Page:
Figure 1
Selected members of initial DFMP inhibitor library against PtpA. aBenzimidazole analogs were found not to be soluble at concentrations required for inhibition assays.

Analogs incorporating electron withdrawing groups provided the most potent compounds, as shown in a subset of our focused library of benzanilide inhibitors (Table 1). Substitution at the meta and para positions (2633) resulted in a more substantial improvement in affinity than substitution at the ortho position (2225), with bromine and trifluoromethyl groups resulting in the highest affinity inhibitors. Combining these elements resulted in compound 38, with a Ki of 1.4 ± 0.3 μM, and a Hill coefficient of h = −1.0 ± 0.1.13

Table 1
Aryl ring optimizationa

To investigate the importance of the amide moiety, we synthesized several amide replacement analogs (Table 2). Methylating the nitrogen (39), removing the carbonyl (40), replacing the nitrogen with oxygen in addition to carbonyl removal (41), and replacing the carbonyl with a sulfonyl moiety (42) all resulted in loss of activity. Interestingly, replacing the amide moiety with a urea group resulted in compound 43, with affinity similar to 38.

Table 2
Amide replacement analogsa

To determine the structural features important for affinity, we generated molecular models of our compounds bound in the active site of PtpA. The published crystal structure of apo-PtpA (PDB accession number 1U2P)14 was first relaxed using molecular dynamics in AMBER,15 followed by docking the compounds into the PtpA active site with DOCK 6.4.16 Each of the compounds docked such that the phosphate moiety was in direct contact with the catalytic residues of the protein. The scoring function of the docking program ranked the compounds in the same general order observed experimentally (data not shown). The structural similarity to interactions of DFMP inhibitors with other PTPs, similar rank order of calculated complementarity, and measured binding affinities suggest that our predicted binding modes accurately capture the inhibitor-enzyme interactions.

All of the modeled compounds exhibited significant hydrogen bonding interactions with PtpA (Fig. 2). Nine hydrogen bonds were found between compound 20 and PtpA active site residues, versus seven for compound 38 and ten for compound 43. The carbonyl of the urea group of 43 is positioned opposite that of 20 and 38, allowing for formation of an additional hydrogen bond with His49 not observed with the other inhibitors.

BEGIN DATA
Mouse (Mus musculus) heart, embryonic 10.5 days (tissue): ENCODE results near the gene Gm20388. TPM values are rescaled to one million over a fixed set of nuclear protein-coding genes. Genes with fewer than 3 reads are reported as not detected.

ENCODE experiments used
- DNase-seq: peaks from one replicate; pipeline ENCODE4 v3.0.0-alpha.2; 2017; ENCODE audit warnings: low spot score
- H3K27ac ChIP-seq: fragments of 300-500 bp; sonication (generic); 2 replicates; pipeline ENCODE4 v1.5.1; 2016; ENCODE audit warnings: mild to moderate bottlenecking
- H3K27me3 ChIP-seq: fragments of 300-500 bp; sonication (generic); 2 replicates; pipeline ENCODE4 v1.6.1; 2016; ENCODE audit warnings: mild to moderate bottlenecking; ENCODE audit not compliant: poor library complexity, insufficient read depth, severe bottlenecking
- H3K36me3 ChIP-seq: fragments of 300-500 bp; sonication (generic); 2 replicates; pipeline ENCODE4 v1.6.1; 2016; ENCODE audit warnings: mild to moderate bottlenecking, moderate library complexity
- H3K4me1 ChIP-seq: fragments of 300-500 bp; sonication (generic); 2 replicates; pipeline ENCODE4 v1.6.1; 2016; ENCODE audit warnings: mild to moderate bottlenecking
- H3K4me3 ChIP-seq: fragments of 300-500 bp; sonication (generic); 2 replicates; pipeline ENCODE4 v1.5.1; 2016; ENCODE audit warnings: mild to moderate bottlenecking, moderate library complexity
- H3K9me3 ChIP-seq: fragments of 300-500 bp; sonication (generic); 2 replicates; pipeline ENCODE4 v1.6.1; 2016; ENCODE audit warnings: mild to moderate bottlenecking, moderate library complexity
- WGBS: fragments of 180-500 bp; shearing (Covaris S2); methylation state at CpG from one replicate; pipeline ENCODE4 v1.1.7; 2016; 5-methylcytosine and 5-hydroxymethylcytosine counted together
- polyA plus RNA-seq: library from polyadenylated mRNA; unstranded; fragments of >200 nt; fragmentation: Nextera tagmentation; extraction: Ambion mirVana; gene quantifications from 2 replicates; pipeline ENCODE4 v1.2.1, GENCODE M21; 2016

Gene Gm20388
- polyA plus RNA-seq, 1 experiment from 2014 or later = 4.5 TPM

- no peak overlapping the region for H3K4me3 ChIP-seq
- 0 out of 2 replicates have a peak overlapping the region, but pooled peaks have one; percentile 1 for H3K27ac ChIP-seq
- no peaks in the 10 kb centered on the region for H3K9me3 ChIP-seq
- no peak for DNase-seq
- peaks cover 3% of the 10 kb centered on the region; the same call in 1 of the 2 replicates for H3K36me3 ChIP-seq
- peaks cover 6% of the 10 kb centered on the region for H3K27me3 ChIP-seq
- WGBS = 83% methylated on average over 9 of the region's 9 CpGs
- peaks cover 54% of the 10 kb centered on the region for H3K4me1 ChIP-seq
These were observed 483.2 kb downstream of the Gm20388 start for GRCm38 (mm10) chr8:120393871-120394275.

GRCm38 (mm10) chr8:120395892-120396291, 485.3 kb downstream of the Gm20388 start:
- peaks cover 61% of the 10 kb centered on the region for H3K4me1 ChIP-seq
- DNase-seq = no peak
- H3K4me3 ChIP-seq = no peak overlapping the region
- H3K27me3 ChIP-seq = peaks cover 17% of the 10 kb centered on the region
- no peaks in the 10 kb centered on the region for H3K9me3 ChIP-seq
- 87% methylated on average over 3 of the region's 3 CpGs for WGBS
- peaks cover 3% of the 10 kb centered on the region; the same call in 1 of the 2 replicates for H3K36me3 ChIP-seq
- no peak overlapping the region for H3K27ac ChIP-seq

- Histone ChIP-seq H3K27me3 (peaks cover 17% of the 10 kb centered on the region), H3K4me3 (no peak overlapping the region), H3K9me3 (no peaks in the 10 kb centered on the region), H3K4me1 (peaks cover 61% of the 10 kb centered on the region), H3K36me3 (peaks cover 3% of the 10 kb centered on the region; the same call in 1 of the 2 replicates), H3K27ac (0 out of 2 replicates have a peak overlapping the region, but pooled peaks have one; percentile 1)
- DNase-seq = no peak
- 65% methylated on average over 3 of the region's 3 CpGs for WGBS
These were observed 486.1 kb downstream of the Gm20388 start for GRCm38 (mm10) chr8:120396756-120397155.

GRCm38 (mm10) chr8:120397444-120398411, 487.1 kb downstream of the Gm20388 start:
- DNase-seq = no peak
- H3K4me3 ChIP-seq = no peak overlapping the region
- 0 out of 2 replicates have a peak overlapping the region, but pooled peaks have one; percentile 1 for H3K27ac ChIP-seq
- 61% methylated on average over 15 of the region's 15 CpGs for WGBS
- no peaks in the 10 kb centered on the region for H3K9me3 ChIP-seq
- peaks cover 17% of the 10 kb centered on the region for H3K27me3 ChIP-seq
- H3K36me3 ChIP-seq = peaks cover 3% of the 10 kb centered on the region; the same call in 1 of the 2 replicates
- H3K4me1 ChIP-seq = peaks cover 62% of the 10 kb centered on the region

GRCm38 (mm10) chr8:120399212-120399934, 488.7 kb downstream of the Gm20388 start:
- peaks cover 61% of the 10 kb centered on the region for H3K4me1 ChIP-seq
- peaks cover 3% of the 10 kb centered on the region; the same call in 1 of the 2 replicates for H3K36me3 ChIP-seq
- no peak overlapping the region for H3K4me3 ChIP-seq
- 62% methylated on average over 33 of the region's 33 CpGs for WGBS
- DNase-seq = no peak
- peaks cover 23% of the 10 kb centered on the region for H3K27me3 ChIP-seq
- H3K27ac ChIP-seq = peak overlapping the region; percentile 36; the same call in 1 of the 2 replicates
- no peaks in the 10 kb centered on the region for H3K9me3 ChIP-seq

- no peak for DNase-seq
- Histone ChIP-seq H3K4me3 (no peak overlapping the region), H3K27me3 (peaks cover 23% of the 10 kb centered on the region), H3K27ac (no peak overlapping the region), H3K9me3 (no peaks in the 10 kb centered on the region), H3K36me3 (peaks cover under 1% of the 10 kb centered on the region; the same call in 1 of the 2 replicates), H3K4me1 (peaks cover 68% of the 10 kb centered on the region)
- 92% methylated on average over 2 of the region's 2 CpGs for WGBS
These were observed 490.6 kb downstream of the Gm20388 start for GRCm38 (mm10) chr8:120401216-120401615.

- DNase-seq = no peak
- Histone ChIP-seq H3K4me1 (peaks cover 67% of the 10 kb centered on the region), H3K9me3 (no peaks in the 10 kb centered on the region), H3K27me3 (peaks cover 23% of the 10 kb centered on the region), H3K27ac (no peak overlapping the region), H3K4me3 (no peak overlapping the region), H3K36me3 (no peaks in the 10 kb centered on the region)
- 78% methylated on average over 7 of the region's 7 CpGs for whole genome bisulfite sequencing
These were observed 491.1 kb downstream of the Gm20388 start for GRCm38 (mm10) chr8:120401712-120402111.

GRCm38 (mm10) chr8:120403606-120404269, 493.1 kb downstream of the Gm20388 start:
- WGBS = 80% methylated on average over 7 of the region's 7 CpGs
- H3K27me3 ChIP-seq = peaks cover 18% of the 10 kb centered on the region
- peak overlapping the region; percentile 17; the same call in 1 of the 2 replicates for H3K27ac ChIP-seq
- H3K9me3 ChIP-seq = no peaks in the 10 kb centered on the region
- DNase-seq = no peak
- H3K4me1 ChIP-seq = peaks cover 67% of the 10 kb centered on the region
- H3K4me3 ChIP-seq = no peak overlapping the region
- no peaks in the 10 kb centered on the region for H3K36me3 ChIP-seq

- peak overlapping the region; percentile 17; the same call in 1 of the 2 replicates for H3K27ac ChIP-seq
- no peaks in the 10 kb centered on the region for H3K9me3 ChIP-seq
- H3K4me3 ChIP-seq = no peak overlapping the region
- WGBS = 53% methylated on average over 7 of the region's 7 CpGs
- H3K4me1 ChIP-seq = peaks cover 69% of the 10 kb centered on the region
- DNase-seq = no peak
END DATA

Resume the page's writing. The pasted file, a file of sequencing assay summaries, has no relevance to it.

Figure 2
Model of (a) parent benzanilide 20, (b) optimized benzanilide 38, and (c) extended urea inhibitor 43 docked in the active site of PtpA (PDB ID 1U2P)14 using DOCK 6.4.16 Hydrogen bonds (green lines) between each inhibitor and active site residues are shown. ...

Pi-stacking interactions with Trp48 were also predicted in several docked structures (Fig. 2). This binding mode was not unexpected, as Trp pi-stacking has been previously observed in enzyme-inhibitor complexes.17 Compound 20 showed little to no overlap, suggesting that hydrogen bonding interactions are primarily responsible for its affinity, while 38 and 43 have improved access to the aromatic system of Trp48, in addition to electron withdrawing groups that favor more direct pi-stacking. Because amide compounds 20 and 38 hydrogen bond only at the site of the DFMP warhead, pi-stacking appears to be primarily responsible for the observed difference in Ki. Despite the added hydrogen bond observed for 43, the affinity of this compound is lower than that of 38, likely due to less efficient overlap with the aromatic system of Trp48. Taken together, these observations provide a plausible explanation for the observed affinity of 43 for PtpA (Ki = 3.1 ± 0.4 μM, h = −1.1 ± 0.2).